I also dropped in to the pop up exhibits in the village, one of which featured the fantastic art work of local students. This really is a fantastic event. I visited many other properties that aren't featured in this blog. It really is an extraordinary thing to let strangers in to your home and open it up as an exhibition space. The propoerties that feature as open houses on the Trail also vary year to year, so you are offered a new and unique experience every year.
If you'd like more information about the Trail, or the upcoming Saltaire Festival, the websites you need are;
For more on the artists I've featured, please see;

Thursday, 23 May 2013

Mark Hearld at the Yorkshire Museum

Earlier this year I fell in love with the beautiful art work of Mark Hearld. I was lucky enough to see an exhibition of his work at YSP in February that was inspired by the park and the animals that live there (see separate, earlier blog post), before seeing some more of his work at the Yorkshire Museum in York in April.

The exhibition at the Yorkshire Museum has now finished, so sadly my post comes too late for anyone reading it to then go and see the exhibit, and for that I apologise. However, I hope you get as much pleasure from viewing the pictures I took of my favourite paintings from the exhibit as I did looking at them in person.

The exhibition featured Mark's illustrations from the book, A First Book of Nature. Mark Hearld lives in the beautiful city of York, but takes his inspiration from the ' flora and fauna of the British countryside'.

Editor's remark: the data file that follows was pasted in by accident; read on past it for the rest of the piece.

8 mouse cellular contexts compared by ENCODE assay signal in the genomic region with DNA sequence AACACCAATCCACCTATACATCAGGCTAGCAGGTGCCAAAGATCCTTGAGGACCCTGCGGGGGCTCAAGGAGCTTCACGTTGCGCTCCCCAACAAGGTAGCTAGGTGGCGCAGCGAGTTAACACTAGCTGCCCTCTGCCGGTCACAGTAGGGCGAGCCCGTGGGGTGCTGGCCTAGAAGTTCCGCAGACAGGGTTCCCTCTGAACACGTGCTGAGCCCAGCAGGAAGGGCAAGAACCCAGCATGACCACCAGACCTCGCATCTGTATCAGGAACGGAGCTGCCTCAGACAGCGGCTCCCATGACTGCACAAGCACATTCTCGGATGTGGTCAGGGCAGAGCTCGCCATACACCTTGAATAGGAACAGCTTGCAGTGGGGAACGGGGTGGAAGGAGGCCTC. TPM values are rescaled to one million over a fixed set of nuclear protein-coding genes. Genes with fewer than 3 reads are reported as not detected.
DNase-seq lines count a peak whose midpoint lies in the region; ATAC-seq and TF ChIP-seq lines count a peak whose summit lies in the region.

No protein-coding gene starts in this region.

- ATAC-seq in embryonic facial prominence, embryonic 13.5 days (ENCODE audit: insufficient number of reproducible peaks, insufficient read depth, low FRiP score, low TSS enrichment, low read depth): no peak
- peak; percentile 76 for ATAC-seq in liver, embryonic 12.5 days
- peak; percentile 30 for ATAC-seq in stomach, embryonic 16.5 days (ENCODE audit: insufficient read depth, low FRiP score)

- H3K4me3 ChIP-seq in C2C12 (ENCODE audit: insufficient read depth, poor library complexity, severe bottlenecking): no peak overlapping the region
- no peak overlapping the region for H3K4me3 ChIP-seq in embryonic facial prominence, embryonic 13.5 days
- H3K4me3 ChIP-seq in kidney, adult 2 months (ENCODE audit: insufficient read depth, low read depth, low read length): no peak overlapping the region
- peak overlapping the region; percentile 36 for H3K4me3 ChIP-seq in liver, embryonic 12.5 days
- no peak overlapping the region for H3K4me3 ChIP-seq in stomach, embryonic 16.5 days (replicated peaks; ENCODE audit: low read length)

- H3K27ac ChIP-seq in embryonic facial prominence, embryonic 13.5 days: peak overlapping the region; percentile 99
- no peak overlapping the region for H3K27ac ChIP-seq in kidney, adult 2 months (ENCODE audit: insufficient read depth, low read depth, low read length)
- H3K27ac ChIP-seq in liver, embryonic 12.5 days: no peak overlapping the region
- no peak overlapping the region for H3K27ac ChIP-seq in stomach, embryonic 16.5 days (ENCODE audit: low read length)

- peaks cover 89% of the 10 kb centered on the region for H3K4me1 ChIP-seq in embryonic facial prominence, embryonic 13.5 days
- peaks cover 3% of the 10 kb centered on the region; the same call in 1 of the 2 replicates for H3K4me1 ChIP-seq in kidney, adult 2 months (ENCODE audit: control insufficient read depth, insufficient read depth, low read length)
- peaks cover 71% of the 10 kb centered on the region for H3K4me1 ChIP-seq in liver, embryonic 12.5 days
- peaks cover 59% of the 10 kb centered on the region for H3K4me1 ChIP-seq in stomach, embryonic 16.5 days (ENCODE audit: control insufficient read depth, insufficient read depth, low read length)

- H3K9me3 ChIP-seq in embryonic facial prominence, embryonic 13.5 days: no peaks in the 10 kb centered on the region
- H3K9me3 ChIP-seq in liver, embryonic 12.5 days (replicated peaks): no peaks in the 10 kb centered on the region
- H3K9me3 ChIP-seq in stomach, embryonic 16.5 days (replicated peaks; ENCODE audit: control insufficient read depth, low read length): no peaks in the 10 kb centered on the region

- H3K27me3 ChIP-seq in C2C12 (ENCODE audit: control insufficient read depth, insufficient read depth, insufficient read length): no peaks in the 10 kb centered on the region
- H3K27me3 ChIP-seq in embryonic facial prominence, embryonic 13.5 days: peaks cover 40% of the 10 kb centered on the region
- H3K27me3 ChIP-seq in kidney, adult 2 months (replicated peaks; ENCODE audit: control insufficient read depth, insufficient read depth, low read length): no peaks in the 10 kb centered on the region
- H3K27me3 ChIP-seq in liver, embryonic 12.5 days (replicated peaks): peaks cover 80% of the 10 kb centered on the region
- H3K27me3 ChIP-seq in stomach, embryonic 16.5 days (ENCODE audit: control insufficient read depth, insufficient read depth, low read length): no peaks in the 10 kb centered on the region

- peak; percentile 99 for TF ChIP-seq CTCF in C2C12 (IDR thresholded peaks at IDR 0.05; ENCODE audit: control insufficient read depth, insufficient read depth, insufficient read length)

A painting from the Spring section of the book.

 I think this one was from Autumn, judging by the colours and the pumpkin.

 Hmmm this could be Autumn or Winter, what do you think?

 As the painting says, Spring! I love this one.

 Another gorgeous Spring painting.

These are from the Winter section. I think they're fantastic, I'd love to have some on my walls at home.

Mark doesn't appear to have an official website but if you google him he features on numerous websites, including the one below, which details when his studio is open for visitors (ooooh...)

You can also look on

Tuesday, 21 May 2013

Yinka Shonibare and Gareth Evans at YSP

Oh my god, I can't believe I've missed my blog's birthday! It was 1 year old on 08.05.13. I seriously thought I'd set it up at the end of May 2012, not the beginning, doh!

Can't believe I've been doing this a year now, where has that gone eh?

One thing is for certain with my blog, your never long away from your next post about YSP! So here's my latest.

When I last popped to the wonderful YSP in April it was to see the Yinka Shonibare exhibit in the YSP Centre, Underground Gallery and Church and the work of Gareth Evans up at the Longside Gallery.

I've definitely seen some of Gareth's work before. I quite like his 'floor height' work.

Yinka Shonibare's work was like nothing I've ever seen before. It was colorful and bright, political and poignant. It spoke of global warming, the pointlessness of war, race and stereotypes.

The works displayed at YSP until 01.09.13 span a decade of his work and include films, photography, painting, collage and sculpture. This is truly an exhibition not to be missed.